Council reforms could be can of worms for Sarkozy

 

THE FRENCH call the structure of their government a millefeuille, after the dessert made of layered pastry and cream.

At the base there are 36,000 municipalities, followed by 4,032 cantons, which are subdivisions of 100 departments that comprise 25 regions. Above all looms the all-powerful, highly centralised and bloated government in Paris.

Within this labyrinth of overlapping prerogatives and responsibilities, it is often impossible to fathom who does what.

Last September, French president Nicolas Sarkozy said: “The time has come to pose the question of levels of local government, for the intertwined responsibilities are a source of inefficiency and supplementary costs.”

The following month, he appointed former prime minister Édouard Balladur, who was his political mentor in the 1990s, to head an 11-man commission to simplify the territorial structure.

Mid-economic crisis, Mr Balladur’s delivery of his report to the Élysée Palace yesterday appeared likely to open another can of worms for the French president.

To prevent the Balladur report provoking further disgruntlement, Messrs Balladur and Sarkozy softened the contents of the original version, emphasising the need for “consensus” on territorial reform.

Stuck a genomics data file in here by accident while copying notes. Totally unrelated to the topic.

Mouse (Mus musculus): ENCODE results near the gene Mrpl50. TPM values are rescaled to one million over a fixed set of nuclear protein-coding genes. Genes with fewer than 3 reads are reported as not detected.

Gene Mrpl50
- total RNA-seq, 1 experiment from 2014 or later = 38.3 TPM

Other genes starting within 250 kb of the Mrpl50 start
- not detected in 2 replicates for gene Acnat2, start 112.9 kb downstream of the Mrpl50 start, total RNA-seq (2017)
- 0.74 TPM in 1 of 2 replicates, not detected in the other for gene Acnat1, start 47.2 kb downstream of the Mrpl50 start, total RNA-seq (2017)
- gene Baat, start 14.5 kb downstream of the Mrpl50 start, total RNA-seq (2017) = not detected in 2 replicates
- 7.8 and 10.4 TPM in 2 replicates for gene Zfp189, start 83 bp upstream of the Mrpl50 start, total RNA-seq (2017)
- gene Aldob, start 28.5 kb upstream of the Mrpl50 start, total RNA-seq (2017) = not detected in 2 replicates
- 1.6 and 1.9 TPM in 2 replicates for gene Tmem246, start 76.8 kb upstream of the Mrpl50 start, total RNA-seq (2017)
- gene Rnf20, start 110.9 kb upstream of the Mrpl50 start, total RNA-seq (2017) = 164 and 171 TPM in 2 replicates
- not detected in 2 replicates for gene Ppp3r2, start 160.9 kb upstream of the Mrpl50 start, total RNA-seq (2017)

They rejected suggestions that departments – roughly the equivalent of an English district or an American county – be done away with. And they promised that a proposal to merge some of France’s regions, reducing their number from 25 to 15, would be achieved on a voluntary basis.

To forestall an outcry, the names of regions were removed from the final document. Last week, Mr Balladur let slip that he favoured merging the Loire-Atlantique region with Brittany.

The socialist mayor of Nantes, the capital of Loire-Atlantique, protested so vigorously that the proposal was dropped.

Other proposed mergers, also airbrushed from the report, involved upper and lower Normandy, Limousin and Auvergne, and splitting Ségolène Royal’s Poitou-Charentes region between Aquitaine and Limousin.

Some of the most bitter opposition came from the people of Picardy, 70,000 of whom signed an internet petition objecting to the idea of dividing their poor region between the Île-de-France and Pas de Calais.

Xavier Bertrand, the minister for labour and social affairs, chose his native Picardy over loyalty to Mr Sarkozy, demanding a referendum on the dismemberment of his region.

The underlying philosophy is to cut back on local government. “Should France continue to live with 36,000 full-blown municipalities, when there aren’t even 10,000 in neighbouring countries?” Mr Balladur asked in an interview with Le Monde.

The least controversial measure is to accord the status of métropolesto France’s 11 largest cities after Paris. Thus Lyon, Lille, Marseille, Bordeaux, Toulouse, Nantes, Nice, Strasbourg, Rouen, Toulon and Rennes would assume some of the responsibilities currently held by the departments to which they belong.

The commission’s proposal to create a new local government for “greater Paris”, however, which would annex the surrounding departments of Hauts-de-Seine, Seine-Saint-Denis and Val-de-Marne, is strongly opposed by the socialists, in particular by Paris mayor Bertrand Delanoë.